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Gender equality and welfare politics in Scandinavia: The limits of political ambition? Edited by Kari MELBY, Anna-Birte RAVN and Christina CARLSSON WETTERBERG. Bristol, Policy Press, 2008. 244 pp. ISBN 978 1 84742 066 4 (hardcover).
After decades of consecration of the Nordic model of gender equality, this new book offers a challenging historical, sociological and political analysis and assessment of the model from its origins. It looks at its close links with societal developments, including marriage legislation in the nineteenth century, the emergence and development of the welfare state, the impact of transition from rural to industrial and post-industrial society, the emergence of and changes in the feminist movement, changing attitudes among political parties and within the labour movement towards gender equality, family policy and immigration--all of which have left an imprint on the changing meaning of gender equality, related welfare and childcare policies, and the balance between work and family.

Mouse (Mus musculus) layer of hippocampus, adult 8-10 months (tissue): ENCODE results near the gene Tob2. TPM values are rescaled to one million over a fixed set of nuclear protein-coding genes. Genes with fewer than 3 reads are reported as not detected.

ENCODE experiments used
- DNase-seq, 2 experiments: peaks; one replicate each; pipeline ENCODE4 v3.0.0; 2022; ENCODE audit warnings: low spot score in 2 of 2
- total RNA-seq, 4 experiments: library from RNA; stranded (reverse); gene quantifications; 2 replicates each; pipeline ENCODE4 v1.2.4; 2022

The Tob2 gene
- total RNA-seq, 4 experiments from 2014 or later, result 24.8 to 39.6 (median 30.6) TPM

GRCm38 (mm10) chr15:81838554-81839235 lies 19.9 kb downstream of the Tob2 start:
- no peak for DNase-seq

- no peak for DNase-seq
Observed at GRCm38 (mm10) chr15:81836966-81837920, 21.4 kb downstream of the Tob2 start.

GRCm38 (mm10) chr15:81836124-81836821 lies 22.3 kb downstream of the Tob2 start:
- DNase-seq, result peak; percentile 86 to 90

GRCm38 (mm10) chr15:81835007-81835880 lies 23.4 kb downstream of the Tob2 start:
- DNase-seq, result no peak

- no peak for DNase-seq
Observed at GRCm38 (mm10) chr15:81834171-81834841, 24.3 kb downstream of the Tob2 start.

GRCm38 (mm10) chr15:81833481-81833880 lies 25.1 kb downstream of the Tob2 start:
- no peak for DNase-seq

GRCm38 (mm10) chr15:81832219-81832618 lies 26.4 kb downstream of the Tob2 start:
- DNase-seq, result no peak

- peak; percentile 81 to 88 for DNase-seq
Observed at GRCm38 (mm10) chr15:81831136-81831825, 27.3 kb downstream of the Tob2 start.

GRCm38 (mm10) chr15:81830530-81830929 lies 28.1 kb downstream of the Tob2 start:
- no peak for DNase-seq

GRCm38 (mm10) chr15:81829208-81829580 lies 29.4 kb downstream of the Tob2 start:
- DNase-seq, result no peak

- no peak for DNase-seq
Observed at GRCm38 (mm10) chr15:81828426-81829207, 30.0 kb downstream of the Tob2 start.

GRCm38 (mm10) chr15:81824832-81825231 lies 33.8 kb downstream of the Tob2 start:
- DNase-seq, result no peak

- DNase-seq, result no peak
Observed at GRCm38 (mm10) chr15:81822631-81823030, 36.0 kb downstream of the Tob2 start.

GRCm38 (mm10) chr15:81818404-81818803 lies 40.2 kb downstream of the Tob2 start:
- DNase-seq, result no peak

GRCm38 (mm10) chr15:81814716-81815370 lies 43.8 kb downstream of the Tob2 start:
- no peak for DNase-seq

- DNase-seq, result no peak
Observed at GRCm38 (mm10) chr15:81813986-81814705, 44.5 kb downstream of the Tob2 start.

The book originated from a five-year research project on gender equality and welfare politics carried out in the framework of the Welfare Research Programme run by the Nordic Council of Ministers. Its 14 contributors include academics from various disciplines--social sciences, sociology, social policy, psychology, gender studies, feminist research, political science, political sociology and history--from Denmark, Norway and Sweden, and two well-known welfare researchers from the United Kingdom who comment on the book in two "postscripts".
The book's aim is to analyse the meanings of gender that underpin policies for the achievement of gender equality in the Scandinavian welfare states--Denmark, Norway and Sweden. Its primary focus is on policy reforms and legislation concerned with the family, which are essential to understanding the welfare state. It looks at the similarities and differences between the three countries in regard to the relationship between equality and family policies. It notes from the outset that, while the ambition of gender equality has been more explicitly expressed and pursued in the Nordic countries than elsewhere in Europe, in practice, it was largely based on gender differences in the early twentieth century. It suggests that the Scandinavian …